Susannah Wright, a Senior Manager at Treliant, has worked in all aspects of default mortgage servicing over the past 22 years, including bankruptcy and collections. She also has four years of experience in handling flood compliance for commercial mortgages. Susannah has a deep background in residential lending and compliance. Prior…
- Source: consumerfinance.gov
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The Consumer Financial Protection Bureau (CFPB) released on January 19, 2023, their first circular of the year, and it involves negative option marketing practices. Per the CFPB, a negative option is “a term or condition under which a seller may interpret a consumer’s silence, failure to take an affirmative action to reject a product or service, or failure to cancel an agreement as acceptance or continued acceptance of the offer.”
“For example, in automatic renewal plans, consumers’ subscriptions are automatically renewed when they expire unless consumers affirmatively cancel their subscriptions by a certain date. In continuity plans, consumers agree in advance to receive a product or service, which they continue to receive until they cancel the agreements. In trial marketing plans, consumers receive products or services for free (or for a reduced fee) for a trial period. After the trial period, consumers are automatically charged a fee (or a higher fee) on a recurring basis unless they affirmatively cancel.”
Any subscription service that automatically renews its term, or escalates from a free or reduced price trial period to a paid or increased cost period, is subject to regulation under multiple statutes. These include the Federal Trade Commission’s (FTC) FTC Act, which under Section 5 prohibits “unfair or deceptive acts or practices,” the CFPB’s CRPA prohibition on “unfair, deceptive, and abusive acts or practices,” the Electronic Fund Transfer Act (EFTA) and Regulation E prohibition on “preauthorized electronic fund transfers from a consumer’s bank account without written authorization,” and the FTC’s Telemarketing Sales Rule (TSR) prohibition on “deceptive acts or practices by telemarketers, including failing to disclose the material terms of a negative option feature of an offer and misrepresenting the total cost to purchase goods or services.”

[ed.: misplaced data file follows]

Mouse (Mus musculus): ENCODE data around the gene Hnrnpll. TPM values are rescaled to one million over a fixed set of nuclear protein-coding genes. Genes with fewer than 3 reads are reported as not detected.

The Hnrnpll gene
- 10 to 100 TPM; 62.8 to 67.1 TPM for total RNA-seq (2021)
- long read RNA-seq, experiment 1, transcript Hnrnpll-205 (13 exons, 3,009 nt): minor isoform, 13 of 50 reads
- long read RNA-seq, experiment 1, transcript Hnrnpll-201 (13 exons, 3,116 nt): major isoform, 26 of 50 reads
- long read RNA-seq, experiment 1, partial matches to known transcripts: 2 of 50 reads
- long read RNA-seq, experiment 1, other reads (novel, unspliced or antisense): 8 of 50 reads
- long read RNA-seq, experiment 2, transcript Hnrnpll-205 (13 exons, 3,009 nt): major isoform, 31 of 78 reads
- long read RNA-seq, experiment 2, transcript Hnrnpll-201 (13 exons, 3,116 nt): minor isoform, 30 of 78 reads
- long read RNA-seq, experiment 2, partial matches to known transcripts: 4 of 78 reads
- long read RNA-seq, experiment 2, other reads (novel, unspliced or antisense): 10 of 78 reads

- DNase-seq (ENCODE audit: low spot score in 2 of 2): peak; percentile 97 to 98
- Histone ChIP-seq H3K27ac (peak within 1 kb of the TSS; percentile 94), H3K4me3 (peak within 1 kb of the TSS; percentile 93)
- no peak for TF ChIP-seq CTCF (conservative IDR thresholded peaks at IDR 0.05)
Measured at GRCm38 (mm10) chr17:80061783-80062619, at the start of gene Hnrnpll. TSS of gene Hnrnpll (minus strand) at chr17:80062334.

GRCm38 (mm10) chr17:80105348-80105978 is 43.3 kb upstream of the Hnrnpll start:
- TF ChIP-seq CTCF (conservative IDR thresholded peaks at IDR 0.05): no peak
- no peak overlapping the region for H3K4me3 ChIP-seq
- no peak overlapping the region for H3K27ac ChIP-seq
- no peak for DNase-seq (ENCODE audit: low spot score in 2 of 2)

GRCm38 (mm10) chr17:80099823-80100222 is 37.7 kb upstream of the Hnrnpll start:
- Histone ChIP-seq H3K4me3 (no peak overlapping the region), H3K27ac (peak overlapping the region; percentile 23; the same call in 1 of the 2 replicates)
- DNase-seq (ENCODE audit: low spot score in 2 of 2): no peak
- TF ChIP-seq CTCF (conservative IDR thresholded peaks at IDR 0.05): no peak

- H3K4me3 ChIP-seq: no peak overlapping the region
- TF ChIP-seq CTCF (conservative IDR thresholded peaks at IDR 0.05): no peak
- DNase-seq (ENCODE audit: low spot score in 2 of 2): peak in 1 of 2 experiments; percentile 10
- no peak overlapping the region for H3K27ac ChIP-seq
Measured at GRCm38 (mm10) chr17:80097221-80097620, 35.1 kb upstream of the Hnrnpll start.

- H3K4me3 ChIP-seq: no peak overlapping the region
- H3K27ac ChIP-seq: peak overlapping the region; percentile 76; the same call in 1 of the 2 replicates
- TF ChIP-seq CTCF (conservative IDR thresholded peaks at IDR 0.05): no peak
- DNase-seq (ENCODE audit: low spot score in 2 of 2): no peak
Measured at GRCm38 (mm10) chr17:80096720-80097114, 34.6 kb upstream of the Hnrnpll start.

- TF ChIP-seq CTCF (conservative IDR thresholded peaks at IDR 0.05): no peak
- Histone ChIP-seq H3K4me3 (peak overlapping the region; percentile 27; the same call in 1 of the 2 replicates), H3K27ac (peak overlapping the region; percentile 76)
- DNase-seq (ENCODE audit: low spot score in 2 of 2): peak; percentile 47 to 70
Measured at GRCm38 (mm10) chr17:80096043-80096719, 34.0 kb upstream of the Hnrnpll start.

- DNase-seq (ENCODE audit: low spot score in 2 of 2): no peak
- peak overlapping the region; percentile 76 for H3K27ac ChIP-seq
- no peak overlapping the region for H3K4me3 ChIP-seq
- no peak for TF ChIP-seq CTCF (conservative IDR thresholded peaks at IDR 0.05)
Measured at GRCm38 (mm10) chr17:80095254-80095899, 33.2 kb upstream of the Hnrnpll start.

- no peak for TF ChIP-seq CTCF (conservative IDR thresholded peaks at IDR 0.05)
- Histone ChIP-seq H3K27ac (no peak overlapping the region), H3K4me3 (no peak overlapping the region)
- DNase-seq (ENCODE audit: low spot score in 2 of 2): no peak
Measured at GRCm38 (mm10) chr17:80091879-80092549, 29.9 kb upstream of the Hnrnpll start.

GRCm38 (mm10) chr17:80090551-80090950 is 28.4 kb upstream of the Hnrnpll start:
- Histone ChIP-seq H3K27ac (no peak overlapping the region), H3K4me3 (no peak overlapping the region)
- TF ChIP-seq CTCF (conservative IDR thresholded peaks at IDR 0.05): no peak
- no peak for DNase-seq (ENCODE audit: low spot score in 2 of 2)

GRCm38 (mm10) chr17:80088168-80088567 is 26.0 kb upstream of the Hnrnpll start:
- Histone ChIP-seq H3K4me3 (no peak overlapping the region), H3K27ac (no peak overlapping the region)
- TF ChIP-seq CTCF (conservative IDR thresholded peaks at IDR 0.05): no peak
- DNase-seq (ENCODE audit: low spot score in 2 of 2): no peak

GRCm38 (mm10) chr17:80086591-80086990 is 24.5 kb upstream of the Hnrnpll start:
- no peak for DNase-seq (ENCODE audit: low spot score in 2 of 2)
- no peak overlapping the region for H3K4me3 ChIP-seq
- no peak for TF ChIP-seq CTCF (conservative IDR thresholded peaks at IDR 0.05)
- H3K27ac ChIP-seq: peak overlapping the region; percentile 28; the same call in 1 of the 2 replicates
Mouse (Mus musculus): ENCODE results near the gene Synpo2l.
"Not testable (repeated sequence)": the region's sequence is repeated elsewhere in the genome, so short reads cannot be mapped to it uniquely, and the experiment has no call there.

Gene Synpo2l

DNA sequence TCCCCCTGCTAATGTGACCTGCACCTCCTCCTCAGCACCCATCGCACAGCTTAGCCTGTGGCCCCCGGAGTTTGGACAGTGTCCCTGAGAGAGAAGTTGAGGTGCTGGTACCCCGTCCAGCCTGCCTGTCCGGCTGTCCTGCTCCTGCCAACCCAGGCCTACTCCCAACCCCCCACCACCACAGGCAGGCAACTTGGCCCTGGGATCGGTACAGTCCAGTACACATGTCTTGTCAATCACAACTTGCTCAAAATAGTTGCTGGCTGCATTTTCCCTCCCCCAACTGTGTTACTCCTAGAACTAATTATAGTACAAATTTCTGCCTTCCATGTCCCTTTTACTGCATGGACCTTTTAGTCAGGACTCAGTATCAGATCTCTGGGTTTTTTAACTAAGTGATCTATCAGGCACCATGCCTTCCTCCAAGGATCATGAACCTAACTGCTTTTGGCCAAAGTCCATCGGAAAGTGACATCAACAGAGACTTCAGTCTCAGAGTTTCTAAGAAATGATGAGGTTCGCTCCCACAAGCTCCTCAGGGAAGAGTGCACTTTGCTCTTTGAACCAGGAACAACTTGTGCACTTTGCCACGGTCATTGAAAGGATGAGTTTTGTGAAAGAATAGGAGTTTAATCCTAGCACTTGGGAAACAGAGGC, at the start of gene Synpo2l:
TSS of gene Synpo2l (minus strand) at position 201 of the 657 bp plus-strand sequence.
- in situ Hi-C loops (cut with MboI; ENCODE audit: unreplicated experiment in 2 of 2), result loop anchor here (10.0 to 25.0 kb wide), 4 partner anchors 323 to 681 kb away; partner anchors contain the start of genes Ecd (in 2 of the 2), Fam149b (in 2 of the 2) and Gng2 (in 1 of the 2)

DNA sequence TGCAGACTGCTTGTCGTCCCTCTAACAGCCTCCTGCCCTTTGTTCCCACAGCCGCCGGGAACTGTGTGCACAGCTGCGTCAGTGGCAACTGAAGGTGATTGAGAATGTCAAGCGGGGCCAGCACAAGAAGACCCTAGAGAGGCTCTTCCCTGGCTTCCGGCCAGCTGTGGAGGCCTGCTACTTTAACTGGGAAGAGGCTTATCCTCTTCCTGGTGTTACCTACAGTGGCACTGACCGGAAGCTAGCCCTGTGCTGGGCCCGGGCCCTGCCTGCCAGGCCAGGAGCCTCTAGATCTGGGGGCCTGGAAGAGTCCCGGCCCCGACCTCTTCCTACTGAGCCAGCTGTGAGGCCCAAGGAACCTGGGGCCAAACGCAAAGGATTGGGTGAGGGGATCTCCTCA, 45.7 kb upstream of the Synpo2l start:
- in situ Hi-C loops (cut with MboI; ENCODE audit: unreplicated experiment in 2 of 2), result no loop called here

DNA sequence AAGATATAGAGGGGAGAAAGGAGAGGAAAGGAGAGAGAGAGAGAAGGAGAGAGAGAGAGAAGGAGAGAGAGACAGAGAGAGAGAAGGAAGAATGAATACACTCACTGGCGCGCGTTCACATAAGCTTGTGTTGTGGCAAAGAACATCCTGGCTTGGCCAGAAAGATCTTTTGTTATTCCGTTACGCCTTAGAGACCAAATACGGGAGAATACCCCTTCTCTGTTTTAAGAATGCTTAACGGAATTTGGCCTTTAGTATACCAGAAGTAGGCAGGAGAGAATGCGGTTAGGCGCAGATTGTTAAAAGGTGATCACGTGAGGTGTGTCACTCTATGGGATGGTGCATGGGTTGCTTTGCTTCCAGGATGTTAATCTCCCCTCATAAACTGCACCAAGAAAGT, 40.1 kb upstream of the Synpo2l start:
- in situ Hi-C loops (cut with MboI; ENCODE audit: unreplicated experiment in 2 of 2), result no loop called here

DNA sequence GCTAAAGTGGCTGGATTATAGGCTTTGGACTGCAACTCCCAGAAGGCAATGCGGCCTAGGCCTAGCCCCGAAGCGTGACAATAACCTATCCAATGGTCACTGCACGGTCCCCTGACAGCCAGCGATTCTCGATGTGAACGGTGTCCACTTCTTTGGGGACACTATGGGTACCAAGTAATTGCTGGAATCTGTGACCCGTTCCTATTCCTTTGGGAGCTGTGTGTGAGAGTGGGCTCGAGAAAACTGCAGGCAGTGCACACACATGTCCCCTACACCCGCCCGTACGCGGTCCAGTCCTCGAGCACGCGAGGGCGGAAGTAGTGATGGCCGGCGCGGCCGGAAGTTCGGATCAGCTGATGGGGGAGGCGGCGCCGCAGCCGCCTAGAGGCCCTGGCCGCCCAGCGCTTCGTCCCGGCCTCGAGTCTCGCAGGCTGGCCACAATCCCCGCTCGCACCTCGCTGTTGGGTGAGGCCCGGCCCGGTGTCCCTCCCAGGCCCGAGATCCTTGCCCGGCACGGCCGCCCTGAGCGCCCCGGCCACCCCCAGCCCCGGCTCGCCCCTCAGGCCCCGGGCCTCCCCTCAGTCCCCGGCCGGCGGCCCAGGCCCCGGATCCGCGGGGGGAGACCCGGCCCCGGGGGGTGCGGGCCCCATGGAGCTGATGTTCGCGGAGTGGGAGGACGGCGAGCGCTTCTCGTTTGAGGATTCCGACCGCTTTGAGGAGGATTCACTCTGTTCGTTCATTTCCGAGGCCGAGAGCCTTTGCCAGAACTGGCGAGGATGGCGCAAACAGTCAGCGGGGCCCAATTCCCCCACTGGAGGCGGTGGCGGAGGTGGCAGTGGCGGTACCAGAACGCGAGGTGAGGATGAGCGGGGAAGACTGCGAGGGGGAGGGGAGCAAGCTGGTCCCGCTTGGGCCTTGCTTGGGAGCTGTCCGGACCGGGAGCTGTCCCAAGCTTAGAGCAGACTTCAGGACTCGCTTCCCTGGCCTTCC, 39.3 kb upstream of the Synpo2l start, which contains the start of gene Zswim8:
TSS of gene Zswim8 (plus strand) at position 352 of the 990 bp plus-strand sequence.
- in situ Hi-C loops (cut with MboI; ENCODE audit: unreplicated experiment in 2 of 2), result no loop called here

The circular details what negative option marketing practices are, and how marketers can run afoul of those deceptive acts or practices, which is often by being unclear regarding the material cost of the product or service, failing to obtain informed consent by the consumer, and by making affirmative cancellation difficult. “The CFPB is issuing this Circular to emphasize that covered persons and service providers who engage in negative option marketing are required to comply with the CFPA’s prohibition on unfair, deceptive, and abusive acts or practices. The CFPB further emphasizes that its approach to negative option marketing is generally in alignment with the FTC’s approach to section 5 of the FTC Act as set forth in its recent policy statement.”
“In particular, the CFPB shares the view that a seller offering a negative option program risks violating the law if the seller (1) does not clearly and conspicuously disclose the material terms of the negative option offer to the consumer, (2) does not obtain the consumer’s informed consent, or (3) misleads consumers who wish to cancel, erects unreasonable barriers to cancellation, or impedes the effective operation of promised cancellation procedures.”
The CFPB marks its main categories as “Disclosure,” “Consent,” and “Cancellation.” These categories and their associated areas must remain top of mind for any negative option marketer working today, to be sure they do not conflict with any of the current regulations.